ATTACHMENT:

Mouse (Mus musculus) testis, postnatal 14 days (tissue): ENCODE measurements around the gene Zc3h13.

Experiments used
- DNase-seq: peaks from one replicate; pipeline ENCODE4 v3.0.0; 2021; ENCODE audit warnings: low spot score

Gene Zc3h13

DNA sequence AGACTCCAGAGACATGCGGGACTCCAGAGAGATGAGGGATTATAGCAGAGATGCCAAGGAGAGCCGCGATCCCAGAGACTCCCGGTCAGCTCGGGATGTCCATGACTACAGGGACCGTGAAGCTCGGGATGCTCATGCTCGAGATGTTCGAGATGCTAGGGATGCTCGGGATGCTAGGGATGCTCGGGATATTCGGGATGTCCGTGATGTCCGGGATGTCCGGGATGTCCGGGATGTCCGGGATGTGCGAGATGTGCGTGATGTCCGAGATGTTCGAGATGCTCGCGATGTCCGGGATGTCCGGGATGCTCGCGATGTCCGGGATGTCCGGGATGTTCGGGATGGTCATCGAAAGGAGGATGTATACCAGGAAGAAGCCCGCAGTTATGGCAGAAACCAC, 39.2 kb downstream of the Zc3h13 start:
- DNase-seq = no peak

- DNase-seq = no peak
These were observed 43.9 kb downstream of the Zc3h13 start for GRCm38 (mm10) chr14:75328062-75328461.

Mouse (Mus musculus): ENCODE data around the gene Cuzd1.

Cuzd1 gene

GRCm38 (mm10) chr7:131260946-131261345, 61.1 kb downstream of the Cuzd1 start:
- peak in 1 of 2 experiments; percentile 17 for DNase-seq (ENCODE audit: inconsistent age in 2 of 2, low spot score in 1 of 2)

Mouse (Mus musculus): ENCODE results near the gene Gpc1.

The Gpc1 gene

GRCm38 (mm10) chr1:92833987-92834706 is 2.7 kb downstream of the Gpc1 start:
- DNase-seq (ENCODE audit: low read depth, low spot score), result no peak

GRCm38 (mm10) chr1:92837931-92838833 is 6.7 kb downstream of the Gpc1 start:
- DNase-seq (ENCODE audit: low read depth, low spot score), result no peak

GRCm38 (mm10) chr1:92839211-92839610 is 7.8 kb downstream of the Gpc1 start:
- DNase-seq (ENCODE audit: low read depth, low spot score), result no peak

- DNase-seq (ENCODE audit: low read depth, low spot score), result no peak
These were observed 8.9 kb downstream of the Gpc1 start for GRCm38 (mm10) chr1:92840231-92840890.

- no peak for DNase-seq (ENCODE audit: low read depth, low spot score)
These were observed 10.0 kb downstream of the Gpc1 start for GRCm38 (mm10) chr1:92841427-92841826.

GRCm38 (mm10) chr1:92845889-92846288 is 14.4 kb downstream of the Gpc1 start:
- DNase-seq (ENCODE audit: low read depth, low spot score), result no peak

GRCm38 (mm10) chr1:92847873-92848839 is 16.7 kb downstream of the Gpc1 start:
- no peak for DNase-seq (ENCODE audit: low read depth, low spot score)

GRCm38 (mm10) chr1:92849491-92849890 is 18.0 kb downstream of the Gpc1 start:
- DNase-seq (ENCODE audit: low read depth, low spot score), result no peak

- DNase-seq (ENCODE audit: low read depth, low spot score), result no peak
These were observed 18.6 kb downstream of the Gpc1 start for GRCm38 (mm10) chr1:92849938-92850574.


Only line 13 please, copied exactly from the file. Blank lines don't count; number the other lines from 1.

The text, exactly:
Mouse (Mus musculus): ENCODE results near the gene Gpc1.